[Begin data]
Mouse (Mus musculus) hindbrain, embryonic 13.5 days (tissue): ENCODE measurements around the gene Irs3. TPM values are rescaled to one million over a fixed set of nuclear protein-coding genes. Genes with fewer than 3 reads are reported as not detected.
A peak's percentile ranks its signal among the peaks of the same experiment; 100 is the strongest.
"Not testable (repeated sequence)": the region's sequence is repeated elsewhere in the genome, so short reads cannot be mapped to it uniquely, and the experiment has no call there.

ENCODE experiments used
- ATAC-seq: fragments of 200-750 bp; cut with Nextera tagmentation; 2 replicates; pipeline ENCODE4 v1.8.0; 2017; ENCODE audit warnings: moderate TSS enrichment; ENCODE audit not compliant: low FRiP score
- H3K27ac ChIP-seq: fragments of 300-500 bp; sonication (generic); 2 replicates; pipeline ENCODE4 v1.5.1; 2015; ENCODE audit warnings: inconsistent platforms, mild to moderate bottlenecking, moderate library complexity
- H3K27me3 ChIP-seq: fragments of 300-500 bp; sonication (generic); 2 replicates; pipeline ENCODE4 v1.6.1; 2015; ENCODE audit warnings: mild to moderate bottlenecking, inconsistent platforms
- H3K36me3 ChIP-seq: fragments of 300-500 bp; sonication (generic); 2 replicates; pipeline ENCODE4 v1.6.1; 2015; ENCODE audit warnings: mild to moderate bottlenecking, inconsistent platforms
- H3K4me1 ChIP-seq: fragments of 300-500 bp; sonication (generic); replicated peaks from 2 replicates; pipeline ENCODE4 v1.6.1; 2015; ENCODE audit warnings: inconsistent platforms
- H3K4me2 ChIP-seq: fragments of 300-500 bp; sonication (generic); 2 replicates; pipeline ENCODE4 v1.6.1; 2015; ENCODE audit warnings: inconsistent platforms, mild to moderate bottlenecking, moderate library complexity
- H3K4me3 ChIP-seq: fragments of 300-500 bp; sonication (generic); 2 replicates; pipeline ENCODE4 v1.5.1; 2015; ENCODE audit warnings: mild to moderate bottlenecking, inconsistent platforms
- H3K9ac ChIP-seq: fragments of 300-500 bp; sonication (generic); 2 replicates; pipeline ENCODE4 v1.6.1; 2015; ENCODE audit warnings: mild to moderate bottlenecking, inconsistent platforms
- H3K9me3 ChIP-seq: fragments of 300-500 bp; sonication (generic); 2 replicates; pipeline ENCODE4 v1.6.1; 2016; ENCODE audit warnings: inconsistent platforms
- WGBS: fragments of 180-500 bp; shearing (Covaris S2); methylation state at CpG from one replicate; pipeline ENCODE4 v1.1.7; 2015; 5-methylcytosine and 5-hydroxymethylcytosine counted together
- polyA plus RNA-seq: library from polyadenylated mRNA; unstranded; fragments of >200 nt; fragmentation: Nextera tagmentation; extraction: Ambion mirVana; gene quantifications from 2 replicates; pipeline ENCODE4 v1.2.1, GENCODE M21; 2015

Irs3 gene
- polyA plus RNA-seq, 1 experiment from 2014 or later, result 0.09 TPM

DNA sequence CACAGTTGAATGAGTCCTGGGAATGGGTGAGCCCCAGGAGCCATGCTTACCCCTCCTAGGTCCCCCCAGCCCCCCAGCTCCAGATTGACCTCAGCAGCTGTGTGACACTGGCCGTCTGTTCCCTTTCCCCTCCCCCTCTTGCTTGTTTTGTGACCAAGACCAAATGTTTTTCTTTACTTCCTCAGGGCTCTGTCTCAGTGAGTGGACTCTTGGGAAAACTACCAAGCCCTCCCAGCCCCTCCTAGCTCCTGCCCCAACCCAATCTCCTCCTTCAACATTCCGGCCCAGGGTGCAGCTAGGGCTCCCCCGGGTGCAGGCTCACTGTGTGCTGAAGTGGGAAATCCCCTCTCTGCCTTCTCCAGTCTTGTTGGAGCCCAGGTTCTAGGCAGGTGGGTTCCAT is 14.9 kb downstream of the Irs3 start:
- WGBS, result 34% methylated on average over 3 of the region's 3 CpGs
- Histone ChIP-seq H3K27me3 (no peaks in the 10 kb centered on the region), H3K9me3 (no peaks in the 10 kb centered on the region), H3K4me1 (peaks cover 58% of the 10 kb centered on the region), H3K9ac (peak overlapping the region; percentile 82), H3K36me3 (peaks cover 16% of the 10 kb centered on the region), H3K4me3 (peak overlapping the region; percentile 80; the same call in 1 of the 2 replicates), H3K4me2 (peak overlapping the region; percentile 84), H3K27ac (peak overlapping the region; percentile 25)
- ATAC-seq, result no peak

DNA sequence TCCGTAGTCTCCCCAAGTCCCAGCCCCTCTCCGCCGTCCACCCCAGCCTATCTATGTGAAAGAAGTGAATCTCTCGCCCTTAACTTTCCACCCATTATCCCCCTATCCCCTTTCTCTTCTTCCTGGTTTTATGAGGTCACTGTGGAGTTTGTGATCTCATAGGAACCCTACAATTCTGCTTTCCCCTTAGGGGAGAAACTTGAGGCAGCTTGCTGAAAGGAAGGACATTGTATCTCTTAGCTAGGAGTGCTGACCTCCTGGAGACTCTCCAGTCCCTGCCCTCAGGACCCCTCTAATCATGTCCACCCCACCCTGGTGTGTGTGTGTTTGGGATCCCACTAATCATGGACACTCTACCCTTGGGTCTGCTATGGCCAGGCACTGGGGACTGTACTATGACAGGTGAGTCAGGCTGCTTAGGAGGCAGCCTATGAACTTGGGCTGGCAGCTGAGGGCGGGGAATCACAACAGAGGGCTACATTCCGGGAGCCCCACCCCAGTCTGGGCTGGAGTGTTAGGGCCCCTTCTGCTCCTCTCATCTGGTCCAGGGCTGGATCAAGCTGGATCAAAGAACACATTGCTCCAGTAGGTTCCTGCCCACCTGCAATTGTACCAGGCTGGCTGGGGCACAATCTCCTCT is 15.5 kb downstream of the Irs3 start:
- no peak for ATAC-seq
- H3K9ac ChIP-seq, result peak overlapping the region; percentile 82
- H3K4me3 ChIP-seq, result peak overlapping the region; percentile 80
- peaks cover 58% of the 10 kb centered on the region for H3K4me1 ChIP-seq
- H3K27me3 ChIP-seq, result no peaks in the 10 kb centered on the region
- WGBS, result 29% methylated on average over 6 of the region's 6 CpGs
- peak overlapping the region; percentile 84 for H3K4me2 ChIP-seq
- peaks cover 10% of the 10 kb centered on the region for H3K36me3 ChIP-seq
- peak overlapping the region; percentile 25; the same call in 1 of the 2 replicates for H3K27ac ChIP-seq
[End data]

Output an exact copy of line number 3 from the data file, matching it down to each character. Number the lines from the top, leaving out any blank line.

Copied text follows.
"Not testable (repeated sequence)": the region's sequence is repeated elsewhere in the genome, so short reads cannot be mapped to it uniquely, and the experiment has no call there.